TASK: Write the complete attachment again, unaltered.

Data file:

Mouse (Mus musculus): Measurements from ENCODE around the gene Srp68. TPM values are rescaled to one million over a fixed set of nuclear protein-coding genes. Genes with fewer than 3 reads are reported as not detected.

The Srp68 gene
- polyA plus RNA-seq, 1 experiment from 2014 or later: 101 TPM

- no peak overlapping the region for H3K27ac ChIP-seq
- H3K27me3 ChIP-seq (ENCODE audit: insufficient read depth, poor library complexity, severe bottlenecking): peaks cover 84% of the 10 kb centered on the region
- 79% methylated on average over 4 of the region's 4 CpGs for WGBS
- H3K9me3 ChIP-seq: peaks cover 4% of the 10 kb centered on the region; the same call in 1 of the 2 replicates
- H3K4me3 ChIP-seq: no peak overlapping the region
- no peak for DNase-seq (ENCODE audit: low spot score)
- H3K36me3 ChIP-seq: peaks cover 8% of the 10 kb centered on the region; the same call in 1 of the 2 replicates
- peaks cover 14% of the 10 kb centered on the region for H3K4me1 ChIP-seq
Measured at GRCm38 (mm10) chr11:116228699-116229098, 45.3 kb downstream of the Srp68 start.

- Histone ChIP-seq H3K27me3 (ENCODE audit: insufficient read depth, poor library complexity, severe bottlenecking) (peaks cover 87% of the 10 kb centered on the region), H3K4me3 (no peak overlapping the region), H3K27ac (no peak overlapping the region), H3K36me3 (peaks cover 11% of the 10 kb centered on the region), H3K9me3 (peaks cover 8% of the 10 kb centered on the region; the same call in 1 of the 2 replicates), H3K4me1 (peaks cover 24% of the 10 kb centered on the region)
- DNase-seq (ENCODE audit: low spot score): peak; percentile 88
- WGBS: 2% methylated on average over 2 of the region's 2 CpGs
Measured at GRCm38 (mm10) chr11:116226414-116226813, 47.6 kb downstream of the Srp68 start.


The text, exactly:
Mouse (Mus musculus): Measurements from ENCODE around the gene Srp68. TPM values are rescaled to one million over a fixed set of nuclear protein-coding genes. Genes with fewer than 3 reads are reported as not detected.

The Srp68 gene
- polyA plus RNA-seq, 1 experiment from 2014 or later: 101 TPM

- no peak overlapping the region for H3K27ac ChIP-seq
- H3K27me3 ChIP-seq (ENCODE audit: insufficient read depth, poor library complexity, severe bottlenecking): peaks cover 84% of the 10 kb centered on the region
- 79% methylated on average over 4 of the region's 4 CpGs for WGBS
- H3K9me3 ChIP-seq: peaks cover 4% of the 10 kb centered on the region; the same call in 1 of the 2 replicates
- H3K4me3 ChIP-seq: no peak overlapping the region
- no peak for DNase-seq (ENCODE audit: low spot score)
- H3K36me3 ChIP-seq: peaks cover 8% of the 10 kb centered on the region; the same call in 1 of the 2 replicates
- peaks cover 14% of the 10 kb centered on the region for H3K4me1 ChIP-seq
Measured at GRCm38 (mm10) chr11:116228699-116229098, 45.3 kb downstream of the Srp68 start.

- Histone ChIP-seq H3K27me3 (ENCODE audit: insufficient read depth, poor library complexity, severe bottlenecking) (peaks cover 87% of the 10 kb centered on the region), H3K4me3 (no peak overlapping the region), H3K27ac (no peak overlapping the region), H3K36me3 (peaks cover 11% of the 10 kb centered on the region), H3K9me3 (peaks cover 8% of the 10 kb centered on the region; the same call in 1 of the 2 replicates), H3K4me1 (peaks cover 24% of the 10 kb centered on the region)
- DNase-seq (ENCODE audit: low spot score): peak; percentile 88
- WGBS: 2% methylated on average over 2 of the region's 2 CpGs
Measured at GRCm38 (mm10) chr11:116226414-116226813, 47.6 kb downstream of the Srp68 start.